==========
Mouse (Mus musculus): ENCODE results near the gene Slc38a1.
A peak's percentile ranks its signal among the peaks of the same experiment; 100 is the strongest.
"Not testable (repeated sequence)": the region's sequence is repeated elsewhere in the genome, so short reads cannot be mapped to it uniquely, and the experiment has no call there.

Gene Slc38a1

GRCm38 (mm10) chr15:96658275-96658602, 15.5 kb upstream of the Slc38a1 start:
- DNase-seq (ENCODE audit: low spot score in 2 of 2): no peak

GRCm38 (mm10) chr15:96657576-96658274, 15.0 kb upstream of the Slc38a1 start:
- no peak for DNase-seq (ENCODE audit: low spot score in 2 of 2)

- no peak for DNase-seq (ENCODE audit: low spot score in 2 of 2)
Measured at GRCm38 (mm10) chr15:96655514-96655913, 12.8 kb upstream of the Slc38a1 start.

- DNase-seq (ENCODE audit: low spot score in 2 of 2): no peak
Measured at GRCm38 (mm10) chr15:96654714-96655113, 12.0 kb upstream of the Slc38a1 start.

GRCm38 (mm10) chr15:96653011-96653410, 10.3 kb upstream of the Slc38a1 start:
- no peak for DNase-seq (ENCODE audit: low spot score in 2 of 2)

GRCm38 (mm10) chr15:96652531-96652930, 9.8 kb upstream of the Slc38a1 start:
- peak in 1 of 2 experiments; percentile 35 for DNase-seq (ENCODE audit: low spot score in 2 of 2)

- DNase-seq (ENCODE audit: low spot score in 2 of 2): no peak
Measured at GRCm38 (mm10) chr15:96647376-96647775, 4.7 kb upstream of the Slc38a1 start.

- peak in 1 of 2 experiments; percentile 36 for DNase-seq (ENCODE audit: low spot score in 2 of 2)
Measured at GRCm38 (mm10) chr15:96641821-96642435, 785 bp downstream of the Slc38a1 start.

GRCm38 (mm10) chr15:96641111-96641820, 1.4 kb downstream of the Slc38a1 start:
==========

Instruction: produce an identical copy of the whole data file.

Mouse (Mus musculus): ENCODE results near the gene Slc38a1.
A peak's percentile ranks its signal among the peaks of the same experiment; 100 is the strongest.
"Not testable (repeated sequence)": the region's sequence is repeated elsewhere in the genome, so short reads cannot be mapped to it uniquely, and the experiment has no call there.

Gene Slc38a1

GRCm38 (mm10) chr15:96658275-96658602, 15.5 kb upstream of the Slc38a1 start:
- DNase-seq (ENCODE audit: low spot score in 2 of 2): no peak

GRCm38 (mm10) chr15:96657576-96658274, 15.0 kb upstream of the Slc38a1 start:
- no peak for DNase-seq (ENCODE audit: low spot score in 2 of 2)

- no peak for DNase-seq (ENCODE audit: low spot score in 2 of 2)
Measured at GRCm38 (mm10) chr15:96655514-96655913, 12.8 kb upstream of the Slc38a1 start.

- DNase-seq (ENCODE audit: low spot score in 2 of 2): no peak
Measured at GRCm38 (mm10) chr15:96654714-96655113, 12.0 kb upstream of the Slc38a1 start.

GRCm38 (mm10) chr15:96653011-96653410, 10.3 kb upstream of the Slc38a1 start:
- no peak for DNase-seq (ENCODE audit: low spot score in 2 of 2)

GRCm38 (mm10) chr15:96652531-96652930, 9.8 kb upstream of the Slc38a1 start:
- peak in 1 of 2 experiments; percentile 35 for DNase-seq (ENCODE audit: low spot score in 2 of 2)

- DNase-seq (ENCODE audit: low spot score in 2 of 2): no peak
Measured at GRCm38 (mm10) chr15:96647376-96647775, 4.7 kb upstream of the Slc38a1 start.

- peak in 1 of 2 experiments; percentile 36 for DNase-seq (ENCODE audit: low spot score in 2 of 2)
Measured at GRCm38 (mm10) chr15:96641821-96642435, 785 bp downstream of the Slc38a1 start.

GRCm38 (mm10) chr15:96641111-96641820, 1.4 kb downstream of the Slc38a1 start: